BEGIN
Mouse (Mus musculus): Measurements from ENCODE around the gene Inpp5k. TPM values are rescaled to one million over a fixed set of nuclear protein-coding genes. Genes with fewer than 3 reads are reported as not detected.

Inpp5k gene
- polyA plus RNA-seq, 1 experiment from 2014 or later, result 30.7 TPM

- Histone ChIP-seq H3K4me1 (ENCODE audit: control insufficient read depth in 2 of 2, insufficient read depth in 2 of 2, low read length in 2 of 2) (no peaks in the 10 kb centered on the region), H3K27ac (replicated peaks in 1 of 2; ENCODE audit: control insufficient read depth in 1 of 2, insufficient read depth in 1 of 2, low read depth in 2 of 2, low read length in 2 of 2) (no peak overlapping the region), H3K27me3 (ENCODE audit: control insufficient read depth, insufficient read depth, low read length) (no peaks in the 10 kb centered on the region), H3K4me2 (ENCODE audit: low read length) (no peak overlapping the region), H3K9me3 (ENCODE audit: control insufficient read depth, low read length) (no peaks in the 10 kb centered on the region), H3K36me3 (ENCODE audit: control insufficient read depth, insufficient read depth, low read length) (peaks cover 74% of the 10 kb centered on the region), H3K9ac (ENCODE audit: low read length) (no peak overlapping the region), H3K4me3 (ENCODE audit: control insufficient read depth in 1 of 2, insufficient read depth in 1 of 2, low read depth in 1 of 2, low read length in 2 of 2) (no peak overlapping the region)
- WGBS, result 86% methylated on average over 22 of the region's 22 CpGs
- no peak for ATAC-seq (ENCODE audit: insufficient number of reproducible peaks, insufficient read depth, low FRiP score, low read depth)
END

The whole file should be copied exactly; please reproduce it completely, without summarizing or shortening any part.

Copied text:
Mouse (Mus musculus): Measurements from ENCODE around the gene Inpp5k. TPM values are rescaled to one million over a fixed set of nuclear protein-coding genes. Genes with fewer than 3 reads are reported as not detected.

Inpp5k gene
- polyA plus RNA-seq, 1 experiment from 2014 or later, result 30.7 TPM

- Histone ChIP-seq H3K4me1 (ENCODE audit: control insufficient read depth in 2 of 2, insufficient read depth in 2 of 2, low read length in 2 of 2) (no peaks in the 10 kb centered on the region), H3K27ac (replicated peaks in 1 of 2; ENCODE audit: control insufficient read depth in 1 of 2, insufficient read depth in 1 of 2, low read depth in 2 of 2, low read length in 2 of 2) (no peak overlapping the region), H3K27me3 (ENCODE audit: control insufficient read depth, insufficient read depth, low read length) (no peaks in the 10 kb centered on the region), H3K4me2 (ENCODE audit: low read length) (no peak overlapping the region), H3K9me3 (ENCODE audit: control insufficient read depth, low read length) (no peaks in the 10 kb centered on the region), H3K36me3 (ENCODE audit: control insufficient read depth, insufficient read depth, low read length) (peaks cover 74% of the 10 kb centered on the region), H3K9ac (ENCODE audit: low read length) (no peak overlapping the region), H3K4me3 (ENCODE audit: control insufficient read depth in 1 of 2, insufficient read depth in 1 of 2, low read depth in 1 of 2, low read length in 2 of 2) (no peak overlapping the region)
- WGBS, result 86% methylated on average over 22 of the region's 22 CpGs
- no peak for ATAC-seq (ENCODE audit: insufficient number of reproducible peaks, insufficient read depth, low FRiP score, low read depth)